“I told them, no more tonight,” Iola said, sounding suddenly tired. She grasped Thorat’s hand, then wrapped her arms around him. He held her, wishing that the moment could go on forever.
“It could be the new Slaradun prince,” she said, pushing him away. “It would be good to have some taste of Salara before I see her again. In any case, you have to leave. After Midwinter, come see me as soon as you can. Promise it. Swear it.”
“I will. I do.” Thorat let her pull him back into the bath chamber, the way he came and went in secret. “Be safe; be well,” he said, though it didn’t seem like enough. “Send my love to the dragons.”
Iola glanced to the outer doorway, then ran back and kissed him, full on the lips.
“Now go!” She pushed him toward the secret passage.
Thorat hurried away before any more foolish pledges of love could fall from his lips into that unforgiving splendor.
Eppie woke under the still-cool shade of the bridge. The traffic of feet and carts grew noisy on the bridge above and the sun beat hot on the canal bank. The others were still sleeping beside her. She sat up carefully, not wanting to wake them yet. Mist rose from the canal in delicate feathers, fading into the air. The dragonlet—if she was not only a figment of Eppie’s imagination—hid in the crevices between the stones, her green scales blending with the moss-green rocks and twining into the earth, as dragons were said to do.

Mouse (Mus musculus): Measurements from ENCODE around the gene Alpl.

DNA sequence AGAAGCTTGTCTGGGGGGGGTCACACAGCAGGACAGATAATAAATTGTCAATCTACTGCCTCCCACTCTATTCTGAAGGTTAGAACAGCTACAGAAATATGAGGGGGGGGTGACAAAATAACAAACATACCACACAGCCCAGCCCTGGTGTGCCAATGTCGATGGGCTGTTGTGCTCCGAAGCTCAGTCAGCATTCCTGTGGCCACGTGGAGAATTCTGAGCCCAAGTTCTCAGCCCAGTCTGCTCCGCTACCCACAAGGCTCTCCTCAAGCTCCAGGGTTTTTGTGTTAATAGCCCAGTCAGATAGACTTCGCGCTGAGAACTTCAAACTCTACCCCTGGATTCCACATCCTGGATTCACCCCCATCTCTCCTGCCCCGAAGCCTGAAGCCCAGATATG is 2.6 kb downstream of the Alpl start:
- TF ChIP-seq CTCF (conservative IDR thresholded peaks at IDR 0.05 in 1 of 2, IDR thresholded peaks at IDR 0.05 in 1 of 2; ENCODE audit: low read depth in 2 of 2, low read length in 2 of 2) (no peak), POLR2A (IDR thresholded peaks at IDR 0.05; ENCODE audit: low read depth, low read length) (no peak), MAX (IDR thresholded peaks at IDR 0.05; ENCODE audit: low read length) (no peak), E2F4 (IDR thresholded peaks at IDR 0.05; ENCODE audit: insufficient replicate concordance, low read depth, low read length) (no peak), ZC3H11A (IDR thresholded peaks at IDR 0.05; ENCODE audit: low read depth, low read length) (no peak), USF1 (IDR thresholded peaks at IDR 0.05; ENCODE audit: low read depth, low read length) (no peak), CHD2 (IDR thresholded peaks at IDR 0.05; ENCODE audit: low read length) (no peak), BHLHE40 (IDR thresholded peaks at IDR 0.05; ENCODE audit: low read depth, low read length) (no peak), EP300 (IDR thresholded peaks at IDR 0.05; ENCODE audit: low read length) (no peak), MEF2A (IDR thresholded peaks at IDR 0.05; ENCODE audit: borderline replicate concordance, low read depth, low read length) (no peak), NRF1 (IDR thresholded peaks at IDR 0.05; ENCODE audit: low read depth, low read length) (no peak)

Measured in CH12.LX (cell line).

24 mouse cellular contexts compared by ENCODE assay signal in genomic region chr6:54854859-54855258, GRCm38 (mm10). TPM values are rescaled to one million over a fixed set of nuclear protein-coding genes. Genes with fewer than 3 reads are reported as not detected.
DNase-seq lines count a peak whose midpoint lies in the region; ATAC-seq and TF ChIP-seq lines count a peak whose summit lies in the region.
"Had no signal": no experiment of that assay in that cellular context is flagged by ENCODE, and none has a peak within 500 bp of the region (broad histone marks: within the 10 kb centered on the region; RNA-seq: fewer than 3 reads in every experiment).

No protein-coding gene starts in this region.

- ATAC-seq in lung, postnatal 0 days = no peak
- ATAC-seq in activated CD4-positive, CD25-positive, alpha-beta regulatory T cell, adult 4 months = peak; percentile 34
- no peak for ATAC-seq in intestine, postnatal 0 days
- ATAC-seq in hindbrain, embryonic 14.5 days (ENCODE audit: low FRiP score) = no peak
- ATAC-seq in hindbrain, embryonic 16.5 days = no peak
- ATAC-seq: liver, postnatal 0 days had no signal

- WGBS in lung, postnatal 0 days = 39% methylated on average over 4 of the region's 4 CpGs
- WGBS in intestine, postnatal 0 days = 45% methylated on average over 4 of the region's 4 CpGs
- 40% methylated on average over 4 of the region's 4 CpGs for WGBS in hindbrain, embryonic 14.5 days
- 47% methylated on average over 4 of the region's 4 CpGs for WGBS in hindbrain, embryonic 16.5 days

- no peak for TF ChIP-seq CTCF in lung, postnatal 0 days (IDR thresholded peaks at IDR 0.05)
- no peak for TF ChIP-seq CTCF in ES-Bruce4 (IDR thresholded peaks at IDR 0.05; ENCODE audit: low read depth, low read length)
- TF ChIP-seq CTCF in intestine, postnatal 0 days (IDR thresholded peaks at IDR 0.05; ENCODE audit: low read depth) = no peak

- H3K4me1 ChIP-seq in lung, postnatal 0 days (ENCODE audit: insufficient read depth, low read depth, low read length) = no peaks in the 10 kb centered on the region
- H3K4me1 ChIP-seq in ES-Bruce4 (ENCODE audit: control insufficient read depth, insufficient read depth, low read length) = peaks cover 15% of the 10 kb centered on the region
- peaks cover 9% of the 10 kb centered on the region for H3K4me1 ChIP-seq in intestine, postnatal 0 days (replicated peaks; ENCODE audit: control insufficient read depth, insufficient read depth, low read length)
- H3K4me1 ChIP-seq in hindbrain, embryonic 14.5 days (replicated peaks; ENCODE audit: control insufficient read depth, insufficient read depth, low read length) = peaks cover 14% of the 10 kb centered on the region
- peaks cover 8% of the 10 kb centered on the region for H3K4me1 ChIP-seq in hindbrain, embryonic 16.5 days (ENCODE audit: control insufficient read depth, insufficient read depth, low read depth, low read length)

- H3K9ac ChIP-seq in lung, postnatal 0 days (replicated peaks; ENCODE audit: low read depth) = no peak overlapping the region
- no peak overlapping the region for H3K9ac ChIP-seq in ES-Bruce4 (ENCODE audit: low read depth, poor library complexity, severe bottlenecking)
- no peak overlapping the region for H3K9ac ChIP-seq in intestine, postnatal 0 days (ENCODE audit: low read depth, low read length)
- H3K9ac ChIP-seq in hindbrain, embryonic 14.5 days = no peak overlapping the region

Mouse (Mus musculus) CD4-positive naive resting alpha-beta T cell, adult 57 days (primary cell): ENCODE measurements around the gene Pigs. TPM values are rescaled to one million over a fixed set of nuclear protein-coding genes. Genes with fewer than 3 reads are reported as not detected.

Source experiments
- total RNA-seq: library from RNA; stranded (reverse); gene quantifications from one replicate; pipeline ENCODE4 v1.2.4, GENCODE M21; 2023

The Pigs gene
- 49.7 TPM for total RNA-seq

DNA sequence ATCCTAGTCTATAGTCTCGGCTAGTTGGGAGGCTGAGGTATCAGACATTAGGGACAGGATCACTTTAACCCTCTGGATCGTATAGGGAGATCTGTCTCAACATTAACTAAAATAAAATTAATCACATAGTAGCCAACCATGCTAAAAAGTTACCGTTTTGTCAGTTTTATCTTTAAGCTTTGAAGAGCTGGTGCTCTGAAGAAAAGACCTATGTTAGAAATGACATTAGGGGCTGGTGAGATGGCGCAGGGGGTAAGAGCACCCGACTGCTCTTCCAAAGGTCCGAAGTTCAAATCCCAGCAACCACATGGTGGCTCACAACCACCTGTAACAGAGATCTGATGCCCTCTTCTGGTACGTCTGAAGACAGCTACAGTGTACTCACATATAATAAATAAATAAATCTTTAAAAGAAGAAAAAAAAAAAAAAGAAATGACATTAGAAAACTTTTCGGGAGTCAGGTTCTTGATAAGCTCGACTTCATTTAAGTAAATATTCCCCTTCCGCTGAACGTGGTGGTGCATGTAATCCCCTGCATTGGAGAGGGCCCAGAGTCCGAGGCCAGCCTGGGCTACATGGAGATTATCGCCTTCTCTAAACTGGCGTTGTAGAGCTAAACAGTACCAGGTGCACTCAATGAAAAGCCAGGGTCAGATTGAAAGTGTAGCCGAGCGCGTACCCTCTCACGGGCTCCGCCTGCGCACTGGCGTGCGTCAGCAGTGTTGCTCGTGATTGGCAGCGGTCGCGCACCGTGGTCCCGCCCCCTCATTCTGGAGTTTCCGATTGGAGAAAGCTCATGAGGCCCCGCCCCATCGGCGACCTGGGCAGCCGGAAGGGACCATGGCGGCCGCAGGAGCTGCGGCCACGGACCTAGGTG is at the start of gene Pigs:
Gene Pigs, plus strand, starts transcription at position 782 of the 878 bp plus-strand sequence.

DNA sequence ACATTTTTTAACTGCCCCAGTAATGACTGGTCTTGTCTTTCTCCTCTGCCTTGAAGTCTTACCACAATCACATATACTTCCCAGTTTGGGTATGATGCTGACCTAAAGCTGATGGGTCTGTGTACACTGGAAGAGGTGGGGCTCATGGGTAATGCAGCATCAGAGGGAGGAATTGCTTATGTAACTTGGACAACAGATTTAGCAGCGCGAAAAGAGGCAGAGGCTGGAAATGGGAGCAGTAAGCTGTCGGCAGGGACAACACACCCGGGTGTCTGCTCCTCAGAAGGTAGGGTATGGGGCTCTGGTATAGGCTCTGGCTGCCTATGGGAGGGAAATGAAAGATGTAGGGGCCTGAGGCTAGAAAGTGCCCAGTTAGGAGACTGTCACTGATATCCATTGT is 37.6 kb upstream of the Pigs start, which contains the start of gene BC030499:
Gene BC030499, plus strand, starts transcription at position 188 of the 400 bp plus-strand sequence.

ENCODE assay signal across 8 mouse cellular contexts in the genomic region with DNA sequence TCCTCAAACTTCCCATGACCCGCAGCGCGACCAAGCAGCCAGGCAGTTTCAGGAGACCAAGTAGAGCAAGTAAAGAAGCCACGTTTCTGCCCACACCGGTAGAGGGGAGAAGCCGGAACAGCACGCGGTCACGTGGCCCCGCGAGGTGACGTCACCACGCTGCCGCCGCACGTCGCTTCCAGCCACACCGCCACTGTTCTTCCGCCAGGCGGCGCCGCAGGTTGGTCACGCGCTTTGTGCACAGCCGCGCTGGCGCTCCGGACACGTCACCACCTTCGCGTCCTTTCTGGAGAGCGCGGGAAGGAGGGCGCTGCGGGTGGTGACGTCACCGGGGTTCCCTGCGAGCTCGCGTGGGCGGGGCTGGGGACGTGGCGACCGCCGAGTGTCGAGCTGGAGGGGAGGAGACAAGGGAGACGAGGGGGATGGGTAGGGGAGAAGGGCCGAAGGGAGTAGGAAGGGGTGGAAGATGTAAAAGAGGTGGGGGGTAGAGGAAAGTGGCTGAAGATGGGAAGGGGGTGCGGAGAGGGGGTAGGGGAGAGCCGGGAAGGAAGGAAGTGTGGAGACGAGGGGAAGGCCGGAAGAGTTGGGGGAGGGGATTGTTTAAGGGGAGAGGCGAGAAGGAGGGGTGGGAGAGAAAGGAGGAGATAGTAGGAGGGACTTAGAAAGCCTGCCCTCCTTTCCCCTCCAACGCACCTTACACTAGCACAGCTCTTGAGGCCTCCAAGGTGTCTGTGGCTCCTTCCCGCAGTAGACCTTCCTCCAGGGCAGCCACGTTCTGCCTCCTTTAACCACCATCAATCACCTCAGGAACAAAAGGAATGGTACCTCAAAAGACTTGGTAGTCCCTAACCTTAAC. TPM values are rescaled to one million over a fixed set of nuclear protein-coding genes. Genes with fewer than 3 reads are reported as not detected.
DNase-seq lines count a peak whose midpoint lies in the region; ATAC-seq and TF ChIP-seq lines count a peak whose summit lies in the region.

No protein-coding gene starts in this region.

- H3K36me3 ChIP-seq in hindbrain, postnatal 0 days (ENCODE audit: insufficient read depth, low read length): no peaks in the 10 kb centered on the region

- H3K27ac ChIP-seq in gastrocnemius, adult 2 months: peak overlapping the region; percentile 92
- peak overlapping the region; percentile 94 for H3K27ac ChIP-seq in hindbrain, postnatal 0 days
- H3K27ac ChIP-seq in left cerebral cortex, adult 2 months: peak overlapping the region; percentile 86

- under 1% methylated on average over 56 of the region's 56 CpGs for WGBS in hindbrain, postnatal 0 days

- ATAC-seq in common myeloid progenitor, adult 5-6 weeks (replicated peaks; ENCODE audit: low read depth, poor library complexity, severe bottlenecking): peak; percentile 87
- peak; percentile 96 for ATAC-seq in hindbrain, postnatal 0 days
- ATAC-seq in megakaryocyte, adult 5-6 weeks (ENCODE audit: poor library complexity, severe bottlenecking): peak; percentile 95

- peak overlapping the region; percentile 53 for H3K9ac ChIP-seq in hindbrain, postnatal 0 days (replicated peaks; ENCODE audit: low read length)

“Hey, lazybones,” Eppie whispered, prodding one of the sleeping boys.
“What?” Squid grumbled.
“’Course it’s morning,” he said. “I’m going back to sleep.”
Squid had gone to the taverns the night before to pick pockets and look for an apprenticeship. Mostly to pick pockets, though; that was what he usually did when he wasn’t fighting. Eppie was nearly his equal in both pursuits – pickpocketing and fighting – but he was better known. Probably that was just as well. Squid left a trail of confusion in his wake, like ink, like the darkness he disappeared into. If he’d ever had another name, it was long forgotten.